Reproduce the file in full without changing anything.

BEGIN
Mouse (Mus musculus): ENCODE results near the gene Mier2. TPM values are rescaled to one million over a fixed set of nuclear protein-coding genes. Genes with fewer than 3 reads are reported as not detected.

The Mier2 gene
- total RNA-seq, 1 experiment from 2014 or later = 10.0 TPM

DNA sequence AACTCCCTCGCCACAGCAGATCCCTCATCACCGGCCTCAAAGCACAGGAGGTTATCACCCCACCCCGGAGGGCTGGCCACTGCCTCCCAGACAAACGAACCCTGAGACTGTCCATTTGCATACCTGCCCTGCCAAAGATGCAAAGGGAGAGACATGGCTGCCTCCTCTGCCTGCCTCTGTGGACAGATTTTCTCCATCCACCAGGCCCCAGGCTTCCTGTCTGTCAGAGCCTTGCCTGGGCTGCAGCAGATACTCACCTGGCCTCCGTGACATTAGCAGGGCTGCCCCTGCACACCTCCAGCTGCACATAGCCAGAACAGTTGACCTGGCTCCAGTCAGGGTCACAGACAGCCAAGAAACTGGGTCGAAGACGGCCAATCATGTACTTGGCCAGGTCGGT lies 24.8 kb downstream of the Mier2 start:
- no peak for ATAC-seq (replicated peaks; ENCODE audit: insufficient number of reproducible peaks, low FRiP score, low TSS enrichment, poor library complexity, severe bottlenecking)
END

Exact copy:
Mouse (Mus musculus): ENCODE results near the gene Mier2. TPM values are rescaled to one million over a fixed set of nuclear protein-coding genes. Genes with fewer than 3 reads are reported as not detected.

The Mier2 gene
- total RNA-seq, 1 experiment from 2014 or later = 10.0 TPM

DNA sequence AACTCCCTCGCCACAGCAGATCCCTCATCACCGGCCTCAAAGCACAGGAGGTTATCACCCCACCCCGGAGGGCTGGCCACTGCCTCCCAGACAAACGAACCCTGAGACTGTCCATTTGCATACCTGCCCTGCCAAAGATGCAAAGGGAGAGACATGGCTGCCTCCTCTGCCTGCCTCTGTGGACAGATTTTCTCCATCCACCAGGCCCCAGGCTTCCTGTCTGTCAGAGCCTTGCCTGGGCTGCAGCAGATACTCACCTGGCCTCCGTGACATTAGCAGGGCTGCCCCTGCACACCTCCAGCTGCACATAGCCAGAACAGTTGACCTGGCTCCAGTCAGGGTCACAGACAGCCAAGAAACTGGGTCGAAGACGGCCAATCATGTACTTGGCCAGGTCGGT lies 24.8 kb downstream of the Mier2 start:
- no peak for ATAC-seq (replicated peaks; ENCODE audit: insufficient number of reproducible peaks, low FRiP score, low TSS enrichment, poor library complexity, severe bottlenecking)